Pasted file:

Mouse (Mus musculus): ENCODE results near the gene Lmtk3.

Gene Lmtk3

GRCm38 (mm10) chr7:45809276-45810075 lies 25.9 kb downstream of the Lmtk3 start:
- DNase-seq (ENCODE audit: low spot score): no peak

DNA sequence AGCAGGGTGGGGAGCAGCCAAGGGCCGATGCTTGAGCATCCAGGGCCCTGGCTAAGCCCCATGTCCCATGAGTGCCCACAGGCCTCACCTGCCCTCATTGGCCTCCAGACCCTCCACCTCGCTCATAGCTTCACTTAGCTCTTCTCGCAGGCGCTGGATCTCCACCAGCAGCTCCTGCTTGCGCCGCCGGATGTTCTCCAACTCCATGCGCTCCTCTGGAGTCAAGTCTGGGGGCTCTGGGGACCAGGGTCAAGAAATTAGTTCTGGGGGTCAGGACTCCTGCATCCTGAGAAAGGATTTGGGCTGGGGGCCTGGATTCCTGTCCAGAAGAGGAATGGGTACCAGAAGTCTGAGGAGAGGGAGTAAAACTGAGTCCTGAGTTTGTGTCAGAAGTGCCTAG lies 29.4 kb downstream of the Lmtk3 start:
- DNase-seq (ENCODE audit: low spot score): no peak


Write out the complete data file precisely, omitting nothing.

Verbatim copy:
Mouse (Mus musculus): ENCODE results near the gene Lmtk3.

Gene Lmtk3

GRCm38 (mm10) chr7:45809276-45810075 lies 25.9 kb downstream of the Lmtk3 start:
- DNase-seq (ENCODE audit: low spot score): no peak

DNA sequence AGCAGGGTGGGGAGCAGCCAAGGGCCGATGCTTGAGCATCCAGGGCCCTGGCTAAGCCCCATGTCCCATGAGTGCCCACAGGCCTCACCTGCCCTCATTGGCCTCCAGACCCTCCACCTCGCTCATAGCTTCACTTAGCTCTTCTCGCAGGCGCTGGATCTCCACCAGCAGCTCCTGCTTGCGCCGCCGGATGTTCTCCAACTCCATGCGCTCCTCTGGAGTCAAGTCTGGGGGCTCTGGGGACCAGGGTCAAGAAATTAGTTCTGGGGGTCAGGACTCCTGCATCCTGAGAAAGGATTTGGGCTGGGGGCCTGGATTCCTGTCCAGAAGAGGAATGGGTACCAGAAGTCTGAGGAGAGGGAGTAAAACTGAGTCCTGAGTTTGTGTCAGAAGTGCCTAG lies 29.4 kb downstream of the Lmtk3 start:
- DNase-seq (ENCODE audit: low spot score): no peak